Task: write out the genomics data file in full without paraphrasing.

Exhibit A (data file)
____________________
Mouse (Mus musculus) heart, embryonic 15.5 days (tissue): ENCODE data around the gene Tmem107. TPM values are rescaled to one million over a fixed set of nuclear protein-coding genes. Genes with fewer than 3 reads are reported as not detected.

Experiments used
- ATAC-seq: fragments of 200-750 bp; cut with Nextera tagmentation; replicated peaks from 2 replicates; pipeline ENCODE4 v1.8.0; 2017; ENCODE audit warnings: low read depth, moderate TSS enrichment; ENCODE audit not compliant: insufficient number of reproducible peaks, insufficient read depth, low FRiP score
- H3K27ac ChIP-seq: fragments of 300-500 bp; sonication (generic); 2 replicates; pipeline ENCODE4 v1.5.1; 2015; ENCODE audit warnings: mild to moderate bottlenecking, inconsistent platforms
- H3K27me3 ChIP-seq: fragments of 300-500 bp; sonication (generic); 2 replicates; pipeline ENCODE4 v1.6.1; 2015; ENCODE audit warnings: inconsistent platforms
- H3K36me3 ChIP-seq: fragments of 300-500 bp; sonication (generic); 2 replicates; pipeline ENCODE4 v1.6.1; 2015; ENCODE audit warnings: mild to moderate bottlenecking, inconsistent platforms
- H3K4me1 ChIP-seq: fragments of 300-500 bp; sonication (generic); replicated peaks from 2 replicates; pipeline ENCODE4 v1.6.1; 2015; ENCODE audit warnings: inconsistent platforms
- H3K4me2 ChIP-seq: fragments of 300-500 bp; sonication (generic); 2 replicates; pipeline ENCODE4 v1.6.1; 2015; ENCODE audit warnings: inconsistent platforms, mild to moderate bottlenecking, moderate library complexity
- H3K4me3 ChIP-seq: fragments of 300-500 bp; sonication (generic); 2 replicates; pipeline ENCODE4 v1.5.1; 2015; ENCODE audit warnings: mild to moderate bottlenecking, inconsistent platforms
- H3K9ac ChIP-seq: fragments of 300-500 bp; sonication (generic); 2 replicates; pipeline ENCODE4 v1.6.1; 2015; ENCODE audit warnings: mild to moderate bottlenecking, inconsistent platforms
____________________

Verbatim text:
Mouse (Mus musculus) heart, embryonic 15.5 days (tissue): ENCODE data around the gene Tmem107. TPM values are rescaled to one million over a fixed set of nuclear protein-coding genes. Genes with fewer than 3 reads are reported as not detected.

Experiments used
- ATAC-seq: fragments of 200-750 bp; cut with Nextera tagmentation; replicated peaks from 2 replicates; pipeline ENCODE4 v1.8.0; 2017; ENCODE audit warnings: low read depth, moderate TSS enrichment; ENCODE audit not compliant: insufficient number of reproducible peaks, insufficient read depth, low FRiP score
- H3K27ac ChIP-seq: fragments of 300-500 bp; sonication (generic); 2 replicates; pipeline ENCODE4 v1.5.1; 2015; ENCODE audit warnings: mild to moderate bottlenecking, inconsistent platforms
- H3K27me3 ChIP-seq: fragments of 300-500 bp; sonication (generic); 2 replicates; pipeline ENCODE4 v1.6.1; 2015; ENCODE audit warnings: inconsistent platforms
- H3K36me3 ChIP-seq: fragments of 300-500 bp; sonication (generic); 2 replicates; pipeline ENCODE4 v1.6.1; 2015; ENCODE audit warnings: mild to moderate bottlenecking, inconsistent platforms
- H3K4me1 ChIP-seq: fragments of 300-500 bp; sonication (generic); replicated peaks from 2 replicates; pipeline ENCODE4 v1.6.1; 2015; ENCODE audit warnings: inconsistent platforms
- H3K4me2 ChIP-seq: fragments of 300-500 bp; sonication (generic); 2 replicates; pipeline ENCODE4 v1.6.1; 2015; ENCODE audit warnings: inconsistent platforms, mild to moderate bottlenecking, moderate library complexity
- H3K4me3 ChIP-seq: fragments of 300-500 bp; sonication (generic); 2 replicates; pipeline ENCODE4 v1.5.1; 2015; ENCODE audit warnings: mild to moderate bottlenecking, inconsistent platforms
- H3K9ac ChIP-seq: fragments of 300-500 bp; sonication (generic); 2 replicates; pipeline ENCODE4 v1.6.1; 2015; ENCODE audit warnings: mild to moderate bottlenecking, inconsistent platforms